On 04/29/23, I kicked off a goal to section hike the entire Appalachian Trail from Georgia to Maine.

It would take me over a decade to cover the 2,200 miles of the Appalachian Trail. Each time picking off where I last left off, I would have to average between 150-200 miles per year.

I had wanted to thru hike the Appalachian Trail since I was about 16 years old. For some reason, I always felt like the day would come where I would escape from the world for 6 months and hike the entire trail.

At the beginning of 2023, I had the realization that I was turning 35 and it likely was never going to be in the cards for me to be one of the true Appalachian Trail thru hikers. The time commitment, the time away from home…When would the time ever be right?

It was on this day in January 2023 that I came up with the idea of section hiking the entire Appalachian Trail and making it a lifelong project to complete.

My first section hike was a 70 mile section in Georgia from the Appalachian Trail Southern Terminus at Springer Mountain to Dick’s Creek Gap just below the North Carolina border.

This would be a huge endeavor for me. I had climbed big mountains, run ultramarathons, and done tons of day hiking..But never hiking for days at a time solo and being 100% responsible for my wellbeing.

Below is my report of the Georgia section of the AT and the things I learned along the way..

Appalachian Trail – Georgia Day 1: Shuttle from Hostel Around the Bend & Mile 0.0 at Springer Mountain (11.8 Miles, 40.5k Steps)

One of the biggest challenges of being a section hiker on the Appalachian Trail is figuring out transportation and logistics on the trailhead.

For my first hike, I would need to be able to park my car at the North Carolina border and get shuttled down to the start of the trail in Springer Mountain.

Luckily, I was able to find an amazing Hostel that specialized in taking care of hikers called Hostel Around the Bend.

Hostel Around the Bend paired me up with 4 other section hikers and shuttled us to our starting destination (Springer Mountain for 2 of us, Amicalola Falls State Park for 3 of us). Our driver had completed his thru hike in 2021 and offered us a ton of advice which helped calm my nerves on the 2 hour drive.

After the easy transportation, we were dropped off at the USFS42 Springer Mountain trailhead parking lot. From here it was a 1 mile hike backwards to the Southern Terminus mile and 0.0 of the Appalachian Trail (2,200 miles from Maine).

The parking lot was surprisingly packed and there were a ton of people on this portion of the trail. I would pass large groups and dozens of people for the first 1-2 hours of the trail.

My goal on day 1 was to make it to the campsites at Hawk Mountain at mile 7.4 at the minimum, but I really wanted to make it further.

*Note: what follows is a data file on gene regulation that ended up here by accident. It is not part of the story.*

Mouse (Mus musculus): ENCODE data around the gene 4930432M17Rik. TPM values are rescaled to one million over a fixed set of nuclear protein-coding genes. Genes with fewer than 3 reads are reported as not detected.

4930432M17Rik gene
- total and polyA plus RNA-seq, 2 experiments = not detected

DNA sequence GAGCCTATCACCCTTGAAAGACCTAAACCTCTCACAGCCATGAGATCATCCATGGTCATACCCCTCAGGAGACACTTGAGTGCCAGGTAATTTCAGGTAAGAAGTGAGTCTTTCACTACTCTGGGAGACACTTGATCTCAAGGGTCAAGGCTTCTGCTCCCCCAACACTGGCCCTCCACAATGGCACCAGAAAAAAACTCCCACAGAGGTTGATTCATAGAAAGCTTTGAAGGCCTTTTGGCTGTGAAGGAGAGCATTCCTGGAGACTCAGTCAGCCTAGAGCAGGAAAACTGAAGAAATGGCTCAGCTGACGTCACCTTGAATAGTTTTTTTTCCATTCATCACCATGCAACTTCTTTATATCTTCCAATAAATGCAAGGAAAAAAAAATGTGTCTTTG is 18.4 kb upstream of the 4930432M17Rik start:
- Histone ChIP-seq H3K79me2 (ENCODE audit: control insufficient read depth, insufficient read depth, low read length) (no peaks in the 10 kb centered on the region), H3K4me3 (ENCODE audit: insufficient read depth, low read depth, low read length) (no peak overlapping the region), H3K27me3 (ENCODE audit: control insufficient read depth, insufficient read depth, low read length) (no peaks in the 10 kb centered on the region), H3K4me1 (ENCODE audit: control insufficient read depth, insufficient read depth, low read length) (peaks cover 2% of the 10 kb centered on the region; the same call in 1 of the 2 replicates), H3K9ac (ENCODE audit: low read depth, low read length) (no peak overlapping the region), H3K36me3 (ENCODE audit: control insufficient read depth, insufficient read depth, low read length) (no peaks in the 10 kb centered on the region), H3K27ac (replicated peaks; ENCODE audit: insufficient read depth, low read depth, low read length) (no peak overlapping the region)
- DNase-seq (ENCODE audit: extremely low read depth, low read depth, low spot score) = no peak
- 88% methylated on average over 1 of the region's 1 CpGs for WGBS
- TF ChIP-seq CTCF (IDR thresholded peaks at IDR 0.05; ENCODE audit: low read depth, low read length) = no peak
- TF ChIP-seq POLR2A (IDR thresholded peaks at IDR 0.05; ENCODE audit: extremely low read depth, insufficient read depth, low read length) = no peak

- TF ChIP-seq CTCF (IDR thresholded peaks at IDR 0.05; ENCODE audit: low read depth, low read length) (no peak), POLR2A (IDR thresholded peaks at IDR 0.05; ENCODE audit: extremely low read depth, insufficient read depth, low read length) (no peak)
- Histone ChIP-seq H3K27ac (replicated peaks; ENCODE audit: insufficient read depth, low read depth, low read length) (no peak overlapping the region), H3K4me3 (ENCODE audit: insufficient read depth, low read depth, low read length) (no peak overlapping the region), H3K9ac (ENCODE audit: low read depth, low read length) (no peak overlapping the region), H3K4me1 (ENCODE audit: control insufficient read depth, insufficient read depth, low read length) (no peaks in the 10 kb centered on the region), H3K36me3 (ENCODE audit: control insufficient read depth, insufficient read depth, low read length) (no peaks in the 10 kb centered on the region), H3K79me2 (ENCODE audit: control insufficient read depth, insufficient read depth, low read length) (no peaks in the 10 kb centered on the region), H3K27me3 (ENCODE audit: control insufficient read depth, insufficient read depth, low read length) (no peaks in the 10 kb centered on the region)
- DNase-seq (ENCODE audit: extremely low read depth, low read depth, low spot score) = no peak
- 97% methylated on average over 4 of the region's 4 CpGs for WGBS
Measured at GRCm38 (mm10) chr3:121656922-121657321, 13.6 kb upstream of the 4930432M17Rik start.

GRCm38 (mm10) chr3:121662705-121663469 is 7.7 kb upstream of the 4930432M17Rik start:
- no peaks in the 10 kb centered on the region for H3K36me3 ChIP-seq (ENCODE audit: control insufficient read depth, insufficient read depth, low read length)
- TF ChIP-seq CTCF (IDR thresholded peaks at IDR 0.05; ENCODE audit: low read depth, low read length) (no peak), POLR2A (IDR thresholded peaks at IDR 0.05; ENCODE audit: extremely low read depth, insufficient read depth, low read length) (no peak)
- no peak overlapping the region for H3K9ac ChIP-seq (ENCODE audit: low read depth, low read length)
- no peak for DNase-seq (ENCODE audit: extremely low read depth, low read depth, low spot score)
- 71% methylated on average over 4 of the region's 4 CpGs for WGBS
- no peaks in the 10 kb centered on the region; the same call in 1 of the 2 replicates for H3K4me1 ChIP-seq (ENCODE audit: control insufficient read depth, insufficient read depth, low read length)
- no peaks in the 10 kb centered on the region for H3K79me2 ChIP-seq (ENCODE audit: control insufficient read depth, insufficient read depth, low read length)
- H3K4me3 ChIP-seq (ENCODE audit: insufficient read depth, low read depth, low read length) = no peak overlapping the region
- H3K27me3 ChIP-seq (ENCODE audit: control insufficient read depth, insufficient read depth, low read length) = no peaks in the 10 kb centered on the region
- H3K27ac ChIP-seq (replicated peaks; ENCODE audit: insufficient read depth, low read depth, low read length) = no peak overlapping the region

Weather conditions were absolutely perfect in late Spring, with temperatures in the 70s during the day and low 40s at night.

After feeling super strong on the first few hours on the hike, I made the decision to push it beyond Hawk Mountain and ultimately camped at mile 11.1 at one of the many stealth campsites available on the trail.

The campsite was massive and had a perfect setup for a hammock. I knew there would be rain coming overnight, so I quickly set up my camp and enjoyed a much needed dinner break.

Appalachian Trail – Georgia Day 2: Ramrock Mountain & Camping at Jarrard Gap (14.4 Miles, 41.7k Steps)

One of my biggest worries heading into my section hike of the Appalachian Trail was my ability to handle all of the elements with my gear while on trail.

I was tested the first night, as it poured down rain overnight for about 12 hours. My hammock/tarp setup at camp held through the rain and heavy winds which I was happy with.

With the heavy rain, I didn’t get started until about 10am and instead opted to rest for a bit in my hammock on the morning of Day 2.

The biggest question for my 2nd day was where I would ultimately camp that night.

Mile 26-31 had (Jarrard Gap to Neels Gap) a bear can requirement due to elevated activity of black bears in the area. I was carrying a bear can, but wasn’t sure if this was sketchy and something that I should avoid.

While hiking the trails, I spoke to a bunch of other hikers throughout the day and made the decision I would hike into the “elevated” territory and spend the night as I met all of the park requirements.

To my surprise, not many section hikers were carrying bear cans which meant the campsites at Mile 25 (prior to Jarrard Gap) were overloaded with people. I was basically the only person that headed into Mile 26-31, so I had my free pick of wherever I wanted to camp.

The wind absolutely took off on the afternoon of Day 2 and was unlike anything I had ever experienced. It was constant major gusts of wind, blowing probably 30-40mph.

I found a campsite shielded from the wind and decided to go to sleep early.

Little did I know the wind was just beginning and would be one of the themes of my trip.

Appalachian Trail – Georgia Day 3: Blood Mountain, Mountain Crossings, Wolf Laurel Top (8.8 Miles, 29.7k Steps)

I slept 11 hours overnight with some amazing sleep in my hammock. Upon waking, the wind continued to howl in the background.

I didn’t plan far ahead or look too much at the map, instead I opted to just get up and get going on the trail. Today was going to be Blood Mountain which I heard was a bit of physical challenge, but I was ready for it.